They have been through it many times but they never seem to learn. 2008: General Motors, Ford and Chrysler have to close factories and lay out thousands of workers. The reason is still the same as back in 1973, 1985 and 1992 – their cars are crap. They are too big, they eat too much gas. You’d think having been through so many petrol price hikes last 35 years would have taught you something. Well it has not and there is a good reason for it.
Japanese companies have been betting on fuel-efficient cars ever since they put out their Toyopets and Datsuns on the international market. The reasoning was logical and straightforward: in the long run, everybody wants a smaller gas bill – never mind short-lived fads when SUVs and muscle cars suddenly become hip best-sellers. The keyword here is “the long run”. American CEO’s can ill afford laying out long-term strategies that don’t bring immediate short-terms – or they get a quick sack from their shareholders at the next annual meeting.
Japanese car-makers are accountable only to their investors: mother companies who are most of time huge semi-governmental banking corporations all too familiar with the concepts of long-term gains. They are, to put it modestly, rich enough to brush off temporary losses when a promise of long-terms gains is in sight. Their portfolios are so diversified that one way or another they make profits anyway.
American share-holders are hedge funds and holdings. Their objective is to squeeze more money out whatever they invest in - the quicker the better. They need immediate profit every year to support their lavish lifestyles. They are more concerned if their wives’ custom convertibles and their children’s private prep school fees are paid for rather with what will become of the automotive industry in a 10-years’ time because by then they may have sold their Chrysler or Ford shares and invested in something else – as long as it keep paying their bills.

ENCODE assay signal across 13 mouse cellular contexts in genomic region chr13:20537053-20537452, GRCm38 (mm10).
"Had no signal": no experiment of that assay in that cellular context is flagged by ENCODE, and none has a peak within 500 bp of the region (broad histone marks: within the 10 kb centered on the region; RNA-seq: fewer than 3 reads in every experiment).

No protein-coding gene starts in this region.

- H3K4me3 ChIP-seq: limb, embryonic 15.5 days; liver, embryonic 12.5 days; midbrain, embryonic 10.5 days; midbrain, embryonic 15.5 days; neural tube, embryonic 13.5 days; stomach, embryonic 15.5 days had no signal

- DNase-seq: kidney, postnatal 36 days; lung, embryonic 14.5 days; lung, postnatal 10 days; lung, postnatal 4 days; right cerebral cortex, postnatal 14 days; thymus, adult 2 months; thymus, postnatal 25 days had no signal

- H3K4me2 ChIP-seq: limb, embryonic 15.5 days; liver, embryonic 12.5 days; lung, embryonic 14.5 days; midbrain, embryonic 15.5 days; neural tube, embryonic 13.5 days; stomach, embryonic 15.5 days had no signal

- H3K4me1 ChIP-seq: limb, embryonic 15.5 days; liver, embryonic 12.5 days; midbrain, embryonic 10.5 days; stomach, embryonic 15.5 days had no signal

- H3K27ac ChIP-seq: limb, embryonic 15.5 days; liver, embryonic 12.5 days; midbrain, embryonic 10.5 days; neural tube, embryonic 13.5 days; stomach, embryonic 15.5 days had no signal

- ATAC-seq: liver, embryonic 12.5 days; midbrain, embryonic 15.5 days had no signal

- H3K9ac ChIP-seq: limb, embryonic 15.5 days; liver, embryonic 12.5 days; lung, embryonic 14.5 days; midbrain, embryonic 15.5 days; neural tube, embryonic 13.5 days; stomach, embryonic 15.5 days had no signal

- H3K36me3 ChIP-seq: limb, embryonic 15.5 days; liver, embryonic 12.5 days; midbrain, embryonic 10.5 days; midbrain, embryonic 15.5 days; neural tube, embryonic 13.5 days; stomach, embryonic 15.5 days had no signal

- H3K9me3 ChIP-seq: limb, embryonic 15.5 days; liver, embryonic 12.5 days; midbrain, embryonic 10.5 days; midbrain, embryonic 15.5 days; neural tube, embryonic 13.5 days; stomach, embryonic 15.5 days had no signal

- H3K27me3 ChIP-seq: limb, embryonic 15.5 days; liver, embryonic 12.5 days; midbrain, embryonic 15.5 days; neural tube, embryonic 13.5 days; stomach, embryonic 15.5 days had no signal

Thus, year in year out, American automotive CEO’s have to please their investors instead of developing sustainable development strategies for their companies. And, year in year out, Pontiac, Mercury and Dodge are losing ground in their home market. Thousands upon thousands conveyor belt operators keep getting sacked to make sure that rich men’s investment portfolios stay profitable. And one after another, packs of failed top managers leave with super fat severance packages to keep running havoc in the automotive industry.